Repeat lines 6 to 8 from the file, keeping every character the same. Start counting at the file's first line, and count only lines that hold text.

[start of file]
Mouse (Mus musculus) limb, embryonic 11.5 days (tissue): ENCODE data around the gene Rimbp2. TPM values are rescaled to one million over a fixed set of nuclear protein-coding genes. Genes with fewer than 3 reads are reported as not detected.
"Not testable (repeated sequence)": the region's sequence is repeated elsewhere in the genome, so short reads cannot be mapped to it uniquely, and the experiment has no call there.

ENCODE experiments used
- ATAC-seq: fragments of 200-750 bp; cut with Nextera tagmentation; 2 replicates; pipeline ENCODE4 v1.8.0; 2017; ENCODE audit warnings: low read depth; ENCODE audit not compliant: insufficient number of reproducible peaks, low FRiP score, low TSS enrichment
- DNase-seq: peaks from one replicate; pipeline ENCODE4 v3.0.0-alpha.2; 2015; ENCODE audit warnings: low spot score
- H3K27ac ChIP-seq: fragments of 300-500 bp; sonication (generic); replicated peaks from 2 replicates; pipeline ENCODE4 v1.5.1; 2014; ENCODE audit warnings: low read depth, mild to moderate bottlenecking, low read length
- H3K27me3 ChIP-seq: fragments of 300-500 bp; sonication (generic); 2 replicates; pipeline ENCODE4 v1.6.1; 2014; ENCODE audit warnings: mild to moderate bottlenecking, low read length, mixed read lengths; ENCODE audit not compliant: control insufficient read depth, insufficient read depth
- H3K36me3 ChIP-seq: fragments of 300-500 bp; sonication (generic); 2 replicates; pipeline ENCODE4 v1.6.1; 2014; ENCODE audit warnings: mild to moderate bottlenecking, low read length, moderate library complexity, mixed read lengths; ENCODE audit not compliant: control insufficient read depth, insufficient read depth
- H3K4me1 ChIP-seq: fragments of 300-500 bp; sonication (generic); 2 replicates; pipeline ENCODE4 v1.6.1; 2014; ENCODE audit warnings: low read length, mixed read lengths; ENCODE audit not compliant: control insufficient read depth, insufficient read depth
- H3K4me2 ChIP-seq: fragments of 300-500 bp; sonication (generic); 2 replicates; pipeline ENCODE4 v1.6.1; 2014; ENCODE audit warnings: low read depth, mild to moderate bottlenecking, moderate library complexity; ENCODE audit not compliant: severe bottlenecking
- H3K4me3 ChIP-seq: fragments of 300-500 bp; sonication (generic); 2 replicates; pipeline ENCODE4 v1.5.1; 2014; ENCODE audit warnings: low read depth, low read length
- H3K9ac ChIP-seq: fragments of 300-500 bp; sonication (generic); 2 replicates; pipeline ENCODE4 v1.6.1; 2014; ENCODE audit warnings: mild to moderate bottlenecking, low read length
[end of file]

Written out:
- H3K27ac ChIP-seq: fragments of 300-500 bp; sonication (generic); replicated peaks from 2 replicates; pipeline ENCODE4 v1.5.1; 2014; ENCODE audit warnings: low read depth, mild to moderate bottlenecking, low read length
- H3K27me3 ChIP-seq: fragments of 300-500 bp; sonication (generic); 2 replicates; pipeline ENCODE4 v1.6.1; 2014; ENCODE audit warnings: mild to moderate bottlenecking, low read length, mixed read lengths; ENCODE audit not compliant: control insufficient read depth, insufficient read depth
- H3K36me3 ChIP-seq: fragments of 300-500 bp; sonication (generic); 2 replicates; pipeline ENCODE4 v1.6.1; 2014; ENCODE audit warnings: mild to moderate bottlenecking, low read length, moderate library complexity, mixed read lengths; ENCODE audit not compliant: control insufficient read depth, insufficient read depth